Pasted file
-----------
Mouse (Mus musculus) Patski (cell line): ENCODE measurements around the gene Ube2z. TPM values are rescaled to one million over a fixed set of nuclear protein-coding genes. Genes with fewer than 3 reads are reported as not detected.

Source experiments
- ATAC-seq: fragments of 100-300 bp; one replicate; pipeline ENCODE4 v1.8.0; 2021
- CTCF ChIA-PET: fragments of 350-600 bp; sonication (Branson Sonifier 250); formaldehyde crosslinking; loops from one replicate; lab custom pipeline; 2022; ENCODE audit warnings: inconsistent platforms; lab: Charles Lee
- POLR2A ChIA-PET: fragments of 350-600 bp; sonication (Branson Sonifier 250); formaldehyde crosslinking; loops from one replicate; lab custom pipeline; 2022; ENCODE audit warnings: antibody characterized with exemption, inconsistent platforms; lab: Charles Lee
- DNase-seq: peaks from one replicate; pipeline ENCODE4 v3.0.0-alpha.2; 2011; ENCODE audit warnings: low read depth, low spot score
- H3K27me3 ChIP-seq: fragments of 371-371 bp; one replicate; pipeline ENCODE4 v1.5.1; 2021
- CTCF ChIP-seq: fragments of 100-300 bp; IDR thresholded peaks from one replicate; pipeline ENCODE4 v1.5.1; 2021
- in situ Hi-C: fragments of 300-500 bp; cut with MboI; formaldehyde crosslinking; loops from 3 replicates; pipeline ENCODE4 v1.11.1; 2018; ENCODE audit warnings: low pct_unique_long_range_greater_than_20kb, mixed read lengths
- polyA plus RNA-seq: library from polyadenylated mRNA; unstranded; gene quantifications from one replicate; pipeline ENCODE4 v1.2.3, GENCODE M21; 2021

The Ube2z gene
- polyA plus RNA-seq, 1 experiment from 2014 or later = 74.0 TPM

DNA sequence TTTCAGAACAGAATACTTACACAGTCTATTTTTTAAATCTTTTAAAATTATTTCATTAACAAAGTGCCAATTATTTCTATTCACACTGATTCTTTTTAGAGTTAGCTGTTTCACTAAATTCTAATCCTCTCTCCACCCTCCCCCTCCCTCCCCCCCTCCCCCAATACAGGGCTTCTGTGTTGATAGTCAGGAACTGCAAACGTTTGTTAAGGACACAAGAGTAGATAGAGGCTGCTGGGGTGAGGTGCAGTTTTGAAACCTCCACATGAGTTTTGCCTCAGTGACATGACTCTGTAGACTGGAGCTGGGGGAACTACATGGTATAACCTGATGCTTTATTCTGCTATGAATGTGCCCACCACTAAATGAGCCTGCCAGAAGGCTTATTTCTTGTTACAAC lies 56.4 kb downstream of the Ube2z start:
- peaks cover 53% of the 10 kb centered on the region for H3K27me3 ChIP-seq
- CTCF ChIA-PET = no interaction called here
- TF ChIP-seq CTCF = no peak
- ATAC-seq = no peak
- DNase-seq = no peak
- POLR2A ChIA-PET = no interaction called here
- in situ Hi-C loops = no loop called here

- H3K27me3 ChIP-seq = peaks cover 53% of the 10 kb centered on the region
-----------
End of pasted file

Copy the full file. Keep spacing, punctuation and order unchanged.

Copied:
Mouse (Mus musculus) Patski (cell line): ENCODE measurements around the gene Ube2z. TPM values are rescaled to one million over a fixed set of nuclear protein-coding genes. Genes with fewer than 3 reads are reported as not detected.

Source experiments
- ATAC-seq: fragments of 100-300 bp; one replicate; pipeline ENCODE4 v1.8.0; 2021
- CTCF ChIA-PET: fragments of 350-600 bp; sonication (Branson Sonifier 250); formaldehyde crosslinking; loops from one replicate; lab custom pipeline; 2022; ENCODE audit warnings: inconsistent platforms; lab: Charles Lee
- POLR2A ChIA-PET: fragments of 350-600 bp; sonication (Branson Sonifier 250); formaldehyde crosslinking; loops from one replicate; lab custom pipeline; 2022; ENCODE audit warnings: antibody characterized with exemption, inconsistent platforms; lab: Charles Lee
- DNase-seq: peaks from one replicate; pipeline ENCODE4 v3.0.0-alpha.2; 2011; ENCODE audit warnings: low read depth, low spot score
- H3K27me3 ChIP-seq: fragments of 371-371 bp; one replicate; pipeline ENCODE4 v1.5.1; 2021
- CTCF ChIP-seq: fragments of 100-300 bp; IDR thresholded peaks from one replicate; pipeline ENCODE4 v1.5.1; 2021
- in situ Hi-C: fragments of 300-500 bp; cut with MboI; formaldehyde crosslinking; loops from 3 replicates; pipeline ENCODE4 v1.11.1; 2018; ENCODE audit warnings: low pct_unique_long_range_greater_than_20kb, mixed read lengths
- polyA plus RNA-seq: library from polyadenylated mRNA; unstranded; gene quantifications from one replicate; pipeline ENCODE4 v1.2.3, GENCODE M21; 2021

The Ube2z gene
- polyA plus RNA-seq, 1 experiment from 2014 or later = 74.0 TPM

DNA sequence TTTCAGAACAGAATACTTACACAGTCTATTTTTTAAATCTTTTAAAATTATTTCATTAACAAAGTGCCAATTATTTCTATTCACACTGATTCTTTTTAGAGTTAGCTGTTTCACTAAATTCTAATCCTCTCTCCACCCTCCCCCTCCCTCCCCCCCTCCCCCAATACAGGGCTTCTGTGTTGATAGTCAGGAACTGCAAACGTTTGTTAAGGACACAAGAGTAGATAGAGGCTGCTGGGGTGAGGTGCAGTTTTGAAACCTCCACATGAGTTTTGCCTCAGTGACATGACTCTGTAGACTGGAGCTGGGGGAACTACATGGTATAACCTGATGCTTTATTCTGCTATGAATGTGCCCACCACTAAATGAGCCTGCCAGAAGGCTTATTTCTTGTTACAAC lies 56.4 kb downstream of the Ube2z start:
- peaks cover 53% of the 10 kb centered on the region for H3K27me3 ChIP-seq
- CTCF ChIA-PET = no interaction called here
- TF ChIP-seq CTCF = no peak
- ATAC-seq = no peak
- DNase-seq = no peak
- POLR2A ChIA-PET = no interaction called here
- in situ Hi-C loops = no loop called here

- H3K27me3 ChIP-seq = peaks cover 53% of the 10 kb centered on the region